2. Wherever I talk about salaries, I will simply talk about gross salaries. To be frank, I’ve never really understood the whole Basic, D.A., etc breakup. So I won’t get into that level of detail and simply mention the net or gross amount that I believe teachers at different levels ought to be making.

First a bit about what motivates this post:

I firmly believe that teachers, academics and those committed to seeking knowledge in all disciplines and fields (scientists, historians, archaeologists, etc) are the bedrock of society as knowledge sustains everything else. If we want our society to be intellectually and culturally healthy and vibrant once again (I do not believe it is either today), we need to make the profession of knowledge itself something to aspire to instead of thinking of knowledge merely as a means to some material end.

Now I do not believe that the strategy to achieve this mindset shift ought to be purely economic in nature. One has to be drawn as much, if not more, towards knowledge as material possessions to start with. Knowledge is a wealth too. This realization needs to set in firmly if we as a society are to start valuing the pursuit of knowledge as much as more “material” pursuits. Plus a large part of the solution lies in my opinion in restoring the social respectability of the teaching/academic profession - particularly at the primary and secondary school levels. The situation in this regard is particularly dismal in our country from what I can see. We need to realize one thing very very clearly: disrespect the teaching profession, discourage good people from taking it up, and we descend into ignorance. It’s as simple as that. Our children will no longer grow up with a sound foundation in knowledge and values and it will be a pretty sad day when such a state of affairs comes to pass. So respecting teachers and realizing that their contribution towards sustaining a knowledge centric and humane society is something very immense is critical.

But this said, we need to be aware that there is an economic aspect to this profession like any other that needs to be fairly addressed too. Teachers, academics, scientists and others in the profession of knowledge have the need to be economically secure too. They too would like for their children to be assured of the best possible education and healthcare just like anyone else. They will have ageing parents at some stage as well and would like them to have a comfortable old age with access to high quality health care whenever needed just as anyone else would. Plus they themselves would be well within their rights in my opinion to want a reasonably comfortable and well off life both during their professional careers and in their years of retirement and old age (for which they too would need to save and invest just like anyone else!). “Austerity” needs to be a personal choice in my opinion. We need not go about imposing it on some professions as some sort of a moral requirement while being alright with outright debauchery in others. A more balanced approach rather than harbouring extreme viewpoints would be what I recommend. This is a mistake we have been making for quite a while in our country in my opinion and we need to correct it.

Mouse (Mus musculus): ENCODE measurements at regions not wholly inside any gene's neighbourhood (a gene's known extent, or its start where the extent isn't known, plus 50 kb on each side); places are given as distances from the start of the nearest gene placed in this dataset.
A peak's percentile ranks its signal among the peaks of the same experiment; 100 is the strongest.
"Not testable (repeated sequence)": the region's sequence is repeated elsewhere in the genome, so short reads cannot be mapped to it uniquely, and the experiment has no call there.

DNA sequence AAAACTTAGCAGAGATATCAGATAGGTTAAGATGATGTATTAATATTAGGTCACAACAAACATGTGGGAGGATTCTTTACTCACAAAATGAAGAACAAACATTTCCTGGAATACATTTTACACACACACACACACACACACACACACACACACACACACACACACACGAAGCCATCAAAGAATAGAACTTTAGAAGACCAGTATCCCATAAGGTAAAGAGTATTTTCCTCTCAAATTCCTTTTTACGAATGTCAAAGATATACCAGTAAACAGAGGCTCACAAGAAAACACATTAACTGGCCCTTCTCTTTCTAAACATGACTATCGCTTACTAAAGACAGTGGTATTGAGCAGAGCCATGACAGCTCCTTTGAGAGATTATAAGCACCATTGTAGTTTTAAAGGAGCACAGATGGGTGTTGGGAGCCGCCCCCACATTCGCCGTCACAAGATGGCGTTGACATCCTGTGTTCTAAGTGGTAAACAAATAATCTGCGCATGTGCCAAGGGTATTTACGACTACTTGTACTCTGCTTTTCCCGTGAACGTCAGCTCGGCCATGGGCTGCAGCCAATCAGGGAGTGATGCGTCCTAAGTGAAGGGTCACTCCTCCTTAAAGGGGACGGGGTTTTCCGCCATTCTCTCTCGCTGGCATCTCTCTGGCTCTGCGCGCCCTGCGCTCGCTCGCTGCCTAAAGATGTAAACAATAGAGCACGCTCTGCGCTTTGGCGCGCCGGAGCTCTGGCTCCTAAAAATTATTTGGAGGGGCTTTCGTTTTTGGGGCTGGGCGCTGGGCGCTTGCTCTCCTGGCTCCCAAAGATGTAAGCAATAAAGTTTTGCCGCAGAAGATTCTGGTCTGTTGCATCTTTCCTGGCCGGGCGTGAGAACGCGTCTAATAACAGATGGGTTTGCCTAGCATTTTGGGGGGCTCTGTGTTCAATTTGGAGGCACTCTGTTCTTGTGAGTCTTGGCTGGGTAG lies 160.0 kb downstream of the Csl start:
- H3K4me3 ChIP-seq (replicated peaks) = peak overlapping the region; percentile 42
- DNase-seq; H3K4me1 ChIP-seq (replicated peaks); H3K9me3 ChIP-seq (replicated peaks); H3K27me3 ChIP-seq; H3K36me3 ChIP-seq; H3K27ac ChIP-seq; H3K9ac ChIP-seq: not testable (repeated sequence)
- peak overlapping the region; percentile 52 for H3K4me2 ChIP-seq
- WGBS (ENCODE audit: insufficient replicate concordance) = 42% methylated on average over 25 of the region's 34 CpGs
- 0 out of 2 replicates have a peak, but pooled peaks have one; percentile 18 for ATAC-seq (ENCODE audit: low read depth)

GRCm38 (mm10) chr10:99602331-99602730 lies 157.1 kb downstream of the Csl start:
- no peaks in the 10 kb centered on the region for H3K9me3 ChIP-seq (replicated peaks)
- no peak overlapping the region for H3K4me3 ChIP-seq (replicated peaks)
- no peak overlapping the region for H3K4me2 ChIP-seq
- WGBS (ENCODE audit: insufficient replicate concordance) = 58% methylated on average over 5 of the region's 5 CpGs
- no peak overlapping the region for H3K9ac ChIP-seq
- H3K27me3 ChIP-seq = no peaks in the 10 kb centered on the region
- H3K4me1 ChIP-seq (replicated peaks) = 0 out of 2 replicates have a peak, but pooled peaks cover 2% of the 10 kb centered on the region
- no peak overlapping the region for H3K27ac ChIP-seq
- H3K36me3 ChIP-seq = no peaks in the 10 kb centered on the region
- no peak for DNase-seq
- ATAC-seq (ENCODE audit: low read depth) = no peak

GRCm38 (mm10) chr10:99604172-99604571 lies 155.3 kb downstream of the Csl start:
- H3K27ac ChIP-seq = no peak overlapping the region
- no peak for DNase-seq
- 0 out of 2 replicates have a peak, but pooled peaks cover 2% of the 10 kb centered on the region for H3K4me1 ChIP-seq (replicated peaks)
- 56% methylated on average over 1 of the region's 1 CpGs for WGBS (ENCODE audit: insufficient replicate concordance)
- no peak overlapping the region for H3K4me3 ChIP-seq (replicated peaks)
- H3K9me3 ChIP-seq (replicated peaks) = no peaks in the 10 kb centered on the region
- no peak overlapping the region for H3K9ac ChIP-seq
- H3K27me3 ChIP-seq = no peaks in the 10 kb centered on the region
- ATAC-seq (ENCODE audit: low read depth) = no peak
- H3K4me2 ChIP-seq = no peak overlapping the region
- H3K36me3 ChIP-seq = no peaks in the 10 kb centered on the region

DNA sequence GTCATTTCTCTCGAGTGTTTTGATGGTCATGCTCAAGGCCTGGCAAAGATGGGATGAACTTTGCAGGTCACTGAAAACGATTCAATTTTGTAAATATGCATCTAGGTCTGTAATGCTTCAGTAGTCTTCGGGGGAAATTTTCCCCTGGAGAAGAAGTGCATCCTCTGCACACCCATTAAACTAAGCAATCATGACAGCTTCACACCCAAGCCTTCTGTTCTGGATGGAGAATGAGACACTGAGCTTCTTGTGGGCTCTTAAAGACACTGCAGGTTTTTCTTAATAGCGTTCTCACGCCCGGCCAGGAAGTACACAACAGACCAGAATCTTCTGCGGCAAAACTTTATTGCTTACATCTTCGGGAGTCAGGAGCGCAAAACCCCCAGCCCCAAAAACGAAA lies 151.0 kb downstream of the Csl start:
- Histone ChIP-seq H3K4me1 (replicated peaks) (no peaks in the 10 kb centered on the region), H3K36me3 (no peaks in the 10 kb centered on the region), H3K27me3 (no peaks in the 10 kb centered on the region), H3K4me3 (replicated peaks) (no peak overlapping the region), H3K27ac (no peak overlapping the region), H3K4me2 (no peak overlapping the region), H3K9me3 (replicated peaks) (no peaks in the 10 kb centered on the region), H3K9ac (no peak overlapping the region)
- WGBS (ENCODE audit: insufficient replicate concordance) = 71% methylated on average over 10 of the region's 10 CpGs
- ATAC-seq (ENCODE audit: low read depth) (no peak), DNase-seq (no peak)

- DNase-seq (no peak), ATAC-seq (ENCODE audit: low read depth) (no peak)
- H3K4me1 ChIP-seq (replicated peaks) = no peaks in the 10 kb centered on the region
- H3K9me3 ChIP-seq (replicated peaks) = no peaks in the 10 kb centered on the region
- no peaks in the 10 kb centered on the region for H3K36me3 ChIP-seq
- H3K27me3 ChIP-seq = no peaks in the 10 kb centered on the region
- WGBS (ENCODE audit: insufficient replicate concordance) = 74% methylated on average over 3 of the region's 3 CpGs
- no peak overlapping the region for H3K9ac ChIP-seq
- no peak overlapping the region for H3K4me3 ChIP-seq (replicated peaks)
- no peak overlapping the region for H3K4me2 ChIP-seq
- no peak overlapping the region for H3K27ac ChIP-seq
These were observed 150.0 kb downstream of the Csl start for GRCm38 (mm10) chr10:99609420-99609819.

To repeat an example I gave in a recent post that I believe underlines my concern that the teaching profession is not as economically sound as it ought to be:

Some 5-6 years ago I took a cab from Delhi airport. I happened to strike up a conversation with the cabbie during which I asked him how much he makes per month. I still remember his answer: things used to be better some years ago but now he was making only about Rs. 30,000/- to Rs. 35,000/- per month. Now I have absolutely nothing against cabbies making a decent living, but how many primary schools in our country do you think were paying their teachers at least Rs. 30,000/- to Rs. 35,000/- per month around 2009-2010 (i.e. 5-6 years ago)? And remember, as per the cabbie these were not as good days for him as before when he made more.